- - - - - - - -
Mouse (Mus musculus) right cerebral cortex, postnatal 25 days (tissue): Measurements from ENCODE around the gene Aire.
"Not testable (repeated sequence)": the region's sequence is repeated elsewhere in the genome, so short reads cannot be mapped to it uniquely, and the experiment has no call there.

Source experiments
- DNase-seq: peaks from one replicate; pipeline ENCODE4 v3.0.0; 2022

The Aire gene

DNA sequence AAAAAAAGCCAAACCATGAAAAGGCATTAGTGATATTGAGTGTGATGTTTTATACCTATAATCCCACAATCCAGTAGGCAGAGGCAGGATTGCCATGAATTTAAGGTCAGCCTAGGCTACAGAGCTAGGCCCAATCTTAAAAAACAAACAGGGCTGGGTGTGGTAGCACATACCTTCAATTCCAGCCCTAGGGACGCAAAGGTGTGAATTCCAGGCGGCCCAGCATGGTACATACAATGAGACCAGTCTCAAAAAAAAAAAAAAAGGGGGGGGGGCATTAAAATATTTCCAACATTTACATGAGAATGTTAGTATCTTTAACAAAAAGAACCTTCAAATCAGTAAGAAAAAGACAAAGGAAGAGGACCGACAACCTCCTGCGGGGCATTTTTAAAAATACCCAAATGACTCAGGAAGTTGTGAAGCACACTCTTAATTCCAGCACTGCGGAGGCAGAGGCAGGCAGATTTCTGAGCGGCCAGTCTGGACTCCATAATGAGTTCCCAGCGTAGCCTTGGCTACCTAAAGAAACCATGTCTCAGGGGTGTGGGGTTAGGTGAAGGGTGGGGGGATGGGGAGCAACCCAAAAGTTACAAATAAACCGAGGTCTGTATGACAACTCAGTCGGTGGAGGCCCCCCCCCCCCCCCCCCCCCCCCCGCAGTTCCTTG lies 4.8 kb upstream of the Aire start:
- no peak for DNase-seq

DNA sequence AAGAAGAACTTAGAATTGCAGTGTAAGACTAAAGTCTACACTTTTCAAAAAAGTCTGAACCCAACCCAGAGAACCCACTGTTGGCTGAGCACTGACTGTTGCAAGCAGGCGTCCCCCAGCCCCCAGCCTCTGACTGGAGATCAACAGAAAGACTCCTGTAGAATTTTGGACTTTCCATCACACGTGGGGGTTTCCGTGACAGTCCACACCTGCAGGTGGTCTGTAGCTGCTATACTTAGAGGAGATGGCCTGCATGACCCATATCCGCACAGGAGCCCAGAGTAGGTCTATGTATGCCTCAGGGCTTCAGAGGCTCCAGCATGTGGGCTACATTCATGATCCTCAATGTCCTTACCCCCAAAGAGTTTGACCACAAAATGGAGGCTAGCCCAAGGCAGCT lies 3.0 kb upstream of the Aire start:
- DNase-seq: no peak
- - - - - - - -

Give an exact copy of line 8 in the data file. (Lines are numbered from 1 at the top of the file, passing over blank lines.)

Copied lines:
DNA sequence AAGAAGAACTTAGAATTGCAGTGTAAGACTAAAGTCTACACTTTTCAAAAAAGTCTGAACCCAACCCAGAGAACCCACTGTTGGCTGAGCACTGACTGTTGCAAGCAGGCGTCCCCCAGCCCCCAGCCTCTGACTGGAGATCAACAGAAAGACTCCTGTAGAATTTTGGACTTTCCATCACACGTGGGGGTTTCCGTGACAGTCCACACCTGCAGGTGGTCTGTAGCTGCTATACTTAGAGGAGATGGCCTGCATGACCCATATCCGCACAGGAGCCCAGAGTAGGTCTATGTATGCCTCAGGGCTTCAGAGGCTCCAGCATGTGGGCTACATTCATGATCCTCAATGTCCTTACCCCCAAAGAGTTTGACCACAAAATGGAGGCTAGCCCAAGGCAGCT lies 3.0 kb upstream of the Aire start: